In effect Guinness was exonerated, but his boss Commissioner Robert Shearman concluded that he was not suited to Police work. He reckoned he lacked competence and was too sympathetic to the interests of the rank and file Police officers. He transferred Guinness to Akaroa, and then eventually dismissed him.
So Guinness was used to people turning against him, but was he ready for the mischief done to him by the Ashburton Wizard in front of a full Town Hall audience in July 1879? At a fund-raising concert, the Wizard asked for volunteers to come forward and lend him a top hat. Magistrate Frank Guinness was chosen and handed over his topper. The Wizard then calmly shredded the hat with a pocket-knife and handed it back saying he had forgotten the rest of the trick – how to put the hat back together. The audience was stunned and amused. We can only guess at Guinness’ reaction.
Who was the Wizard and what possible motive did he have? His surname was Bristow, initials W H. That is all that newspaper advertisements and reports of the event show. Not his full name, so identifying him is a matter of conjecture. There was a William Hunter Bristow living in Ashburton at the time and research could find no other records of men with the name in the town or indeed in the South Island at the time. But with just initials it is not possible absolutely confirm they are one and the same man.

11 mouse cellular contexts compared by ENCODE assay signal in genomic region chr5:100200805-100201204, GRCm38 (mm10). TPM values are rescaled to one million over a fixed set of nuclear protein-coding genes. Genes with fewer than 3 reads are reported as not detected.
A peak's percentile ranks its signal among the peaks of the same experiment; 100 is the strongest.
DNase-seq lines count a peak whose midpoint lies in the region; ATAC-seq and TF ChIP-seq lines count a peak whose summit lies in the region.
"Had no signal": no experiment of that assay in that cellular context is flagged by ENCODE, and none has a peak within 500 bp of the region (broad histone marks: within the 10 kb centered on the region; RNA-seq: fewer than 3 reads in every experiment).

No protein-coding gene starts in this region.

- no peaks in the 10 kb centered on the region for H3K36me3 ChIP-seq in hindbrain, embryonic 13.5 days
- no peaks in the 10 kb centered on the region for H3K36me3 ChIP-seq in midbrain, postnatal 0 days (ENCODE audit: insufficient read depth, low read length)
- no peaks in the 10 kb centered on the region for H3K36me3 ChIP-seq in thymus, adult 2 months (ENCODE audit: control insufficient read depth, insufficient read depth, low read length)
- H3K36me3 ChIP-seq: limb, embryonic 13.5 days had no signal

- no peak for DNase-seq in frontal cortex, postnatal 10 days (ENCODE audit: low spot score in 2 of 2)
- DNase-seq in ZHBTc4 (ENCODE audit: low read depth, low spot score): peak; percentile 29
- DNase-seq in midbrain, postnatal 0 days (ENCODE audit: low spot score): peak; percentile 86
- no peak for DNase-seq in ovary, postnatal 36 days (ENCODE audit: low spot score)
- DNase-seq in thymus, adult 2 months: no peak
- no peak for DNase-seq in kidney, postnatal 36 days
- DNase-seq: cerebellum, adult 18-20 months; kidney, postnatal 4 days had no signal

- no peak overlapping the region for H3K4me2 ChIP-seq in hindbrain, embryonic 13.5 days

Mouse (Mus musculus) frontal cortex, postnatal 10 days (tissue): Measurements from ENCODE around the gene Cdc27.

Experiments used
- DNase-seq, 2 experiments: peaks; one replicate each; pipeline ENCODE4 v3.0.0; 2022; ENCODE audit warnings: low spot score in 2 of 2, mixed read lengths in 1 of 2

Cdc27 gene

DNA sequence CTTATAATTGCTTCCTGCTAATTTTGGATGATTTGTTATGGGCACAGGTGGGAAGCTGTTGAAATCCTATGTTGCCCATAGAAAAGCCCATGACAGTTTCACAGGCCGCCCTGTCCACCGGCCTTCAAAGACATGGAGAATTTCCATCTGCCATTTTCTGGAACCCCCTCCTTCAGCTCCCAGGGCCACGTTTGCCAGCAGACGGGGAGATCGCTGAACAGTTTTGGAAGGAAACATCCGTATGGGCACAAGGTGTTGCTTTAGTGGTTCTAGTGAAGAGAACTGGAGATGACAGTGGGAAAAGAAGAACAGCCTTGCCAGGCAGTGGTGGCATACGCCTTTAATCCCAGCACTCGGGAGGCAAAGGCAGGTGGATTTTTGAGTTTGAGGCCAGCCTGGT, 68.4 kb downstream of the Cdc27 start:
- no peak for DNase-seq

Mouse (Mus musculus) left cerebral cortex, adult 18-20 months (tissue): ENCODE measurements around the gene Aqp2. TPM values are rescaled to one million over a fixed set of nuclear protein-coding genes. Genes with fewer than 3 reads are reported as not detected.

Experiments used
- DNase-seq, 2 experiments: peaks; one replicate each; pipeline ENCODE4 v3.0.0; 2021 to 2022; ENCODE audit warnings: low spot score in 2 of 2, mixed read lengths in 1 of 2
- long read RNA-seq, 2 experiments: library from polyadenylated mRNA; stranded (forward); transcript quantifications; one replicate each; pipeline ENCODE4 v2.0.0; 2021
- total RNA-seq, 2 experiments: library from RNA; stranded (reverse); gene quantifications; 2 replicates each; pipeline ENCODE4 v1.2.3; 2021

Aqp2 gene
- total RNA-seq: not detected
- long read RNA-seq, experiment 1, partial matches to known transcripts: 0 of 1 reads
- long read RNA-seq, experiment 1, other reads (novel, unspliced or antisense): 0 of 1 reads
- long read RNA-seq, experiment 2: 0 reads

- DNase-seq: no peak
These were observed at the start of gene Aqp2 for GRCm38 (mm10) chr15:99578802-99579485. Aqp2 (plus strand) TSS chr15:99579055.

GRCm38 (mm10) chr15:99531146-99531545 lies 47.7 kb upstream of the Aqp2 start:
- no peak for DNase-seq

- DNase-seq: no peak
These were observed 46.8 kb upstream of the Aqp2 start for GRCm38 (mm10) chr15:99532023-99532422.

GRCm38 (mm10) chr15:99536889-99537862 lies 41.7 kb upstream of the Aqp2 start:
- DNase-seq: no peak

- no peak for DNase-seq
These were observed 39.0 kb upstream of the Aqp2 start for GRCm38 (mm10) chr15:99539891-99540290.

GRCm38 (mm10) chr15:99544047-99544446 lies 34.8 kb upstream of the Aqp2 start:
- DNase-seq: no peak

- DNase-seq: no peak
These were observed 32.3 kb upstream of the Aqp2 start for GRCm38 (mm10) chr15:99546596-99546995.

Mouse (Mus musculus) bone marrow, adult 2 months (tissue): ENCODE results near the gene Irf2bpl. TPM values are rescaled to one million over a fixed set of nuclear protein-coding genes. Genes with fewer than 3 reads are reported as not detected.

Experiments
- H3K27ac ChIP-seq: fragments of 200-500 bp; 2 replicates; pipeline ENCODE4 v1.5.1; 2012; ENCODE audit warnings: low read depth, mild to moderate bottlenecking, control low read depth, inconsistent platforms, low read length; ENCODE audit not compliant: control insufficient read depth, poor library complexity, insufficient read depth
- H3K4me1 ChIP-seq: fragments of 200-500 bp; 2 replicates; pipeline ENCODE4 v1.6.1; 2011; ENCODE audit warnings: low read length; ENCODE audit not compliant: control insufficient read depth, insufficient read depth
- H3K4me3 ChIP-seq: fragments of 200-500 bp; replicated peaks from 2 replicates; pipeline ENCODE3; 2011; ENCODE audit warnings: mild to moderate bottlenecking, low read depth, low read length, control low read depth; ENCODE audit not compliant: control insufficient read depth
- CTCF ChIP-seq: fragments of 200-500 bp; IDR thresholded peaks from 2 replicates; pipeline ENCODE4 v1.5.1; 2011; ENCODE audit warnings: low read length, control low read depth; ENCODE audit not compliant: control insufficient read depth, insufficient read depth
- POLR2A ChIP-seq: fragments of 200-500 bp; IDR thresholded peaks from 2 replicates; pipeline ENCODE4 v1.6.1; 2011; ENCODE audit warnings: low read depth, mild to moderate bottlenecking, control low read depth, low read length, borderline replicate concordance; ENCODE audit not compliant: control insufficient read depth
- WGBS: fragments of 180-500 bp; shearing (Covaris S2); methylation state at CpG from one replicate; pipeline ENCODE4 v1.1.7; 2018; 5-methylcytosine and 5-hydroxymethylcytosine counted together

By strange coincidence however William Hunter Bristow had a connection to Guinness. Bristow was married to a young lady named Charlotte Stedman, in Christchurch 16 months before the infamous concert. She was a daughter of Dr. Silas Stedman, one of the medics strongly examined by Inspector Frank Guinness at the Hilson inquest in Christchurch in 1862. Charlotte was only six years old at that time, but did the family hold long-standing animosity towards Guinness, and did the new brother-in-law Bristow learn of that animosity and discover to his surprise that the villain was in his own town. Was the Wizard’s trick Bristow’s way of family revenge on Guinness?
We will never know. We don’t know for sure that the Wizard was William Hunter Bristow? Or if he was, that historical revenge was the motive. Perhaps he had observed Guinness in action in Ashburton and learned of his authoritarian, some would say pompous, manner, and saw a need to bring him down to size. Whatever, it was the only reported performance by the Ashburton Wizard. Given his unreliable memory perhaps his appeal as an entertainer was short-lived.
And once again, in family history we end up with more questions than answers!
By Rod Smith, author of Guinness Down Under and speaker at the Ashburton Museum, 13th May 2021.
- Frank Guinness, clad in his uniform.
- The old Ashburton Courthouse, where many a tough magisterial decision was no doubt made by Guinness.
- Cartoon of the Ashburton Wizard performing his “trick” on Guinness’ top hat.
- Guinness Down Under by Rod Smith.